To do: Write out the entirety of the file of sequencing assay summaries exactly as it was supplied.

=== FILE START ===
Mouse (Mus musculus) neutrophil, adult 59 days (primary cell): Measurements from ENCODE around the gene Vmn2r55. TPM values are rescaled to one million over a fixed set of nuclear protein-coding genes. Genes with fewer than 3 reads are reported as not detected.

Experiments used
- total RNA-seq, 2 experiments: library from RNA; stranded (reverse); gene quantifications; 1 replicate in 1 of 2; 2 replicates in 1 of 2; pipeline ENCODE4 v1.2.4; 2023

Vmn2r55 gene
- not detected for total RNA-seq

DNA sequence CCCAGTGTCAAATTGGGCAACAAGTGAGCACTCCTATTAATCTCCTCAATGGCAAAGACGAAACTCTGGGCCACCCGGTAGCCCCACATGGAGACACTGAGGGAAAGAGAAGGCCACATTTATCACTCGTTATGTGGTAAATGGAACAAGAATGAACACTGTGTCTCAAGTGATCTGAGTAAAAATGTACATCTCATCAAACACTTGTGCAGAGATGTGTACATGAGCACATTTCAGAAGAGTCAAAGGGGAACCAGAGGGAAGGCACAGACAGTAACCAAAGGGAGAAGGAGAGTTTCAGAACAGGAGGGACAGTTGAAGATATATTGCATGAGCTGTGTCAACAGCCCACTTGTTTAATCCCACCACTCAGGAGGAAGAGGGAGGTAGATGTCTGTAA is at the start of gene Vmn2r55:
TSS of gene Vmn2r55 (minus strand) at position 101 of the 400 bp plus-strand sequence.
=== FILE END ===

Mouse (Mus musculus) neutrophil, adult 59 days (primary cell): Measurements from ENCODE around the gene Vmn2r55. TPM values are rescaled to one million over a fixed set of nuclear protein-coding genes. Genes with fewer than 3 reads are reported as not detected.

Experiments used
- total RNA-seq, 2 experiments: library from RNA; stranded (reverse); gene quantifications; 1 replicate in 1 of 2; 2 replicates in 1 of 2; pipeline ENCODE4 v1.2.4; 2023

Vmn2r55 gene
- not detected for total RNA-seq

DNA sequence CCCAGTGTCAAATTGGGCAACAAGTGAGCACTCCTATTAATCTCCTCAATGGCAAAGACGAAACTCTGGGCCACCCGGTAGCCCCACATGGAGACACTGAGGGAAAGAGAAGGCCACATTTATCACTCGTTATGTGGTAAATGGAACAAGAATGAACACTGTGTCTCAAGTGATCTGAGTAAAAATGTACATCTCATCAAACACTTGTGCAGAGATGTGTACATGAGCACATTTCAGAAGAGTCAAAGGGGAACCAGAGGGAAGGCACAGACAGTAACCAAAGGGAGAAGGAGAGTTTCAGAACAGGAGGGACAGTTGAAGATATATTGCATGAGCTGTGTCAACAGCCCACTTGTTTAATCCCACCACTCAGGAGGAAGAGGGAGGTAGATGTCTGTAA is at the start of gene Vmn2r55:
TSS of gene Vmn2r55 (minus strand) at position 101 of the 400 bp plus-strand sequence.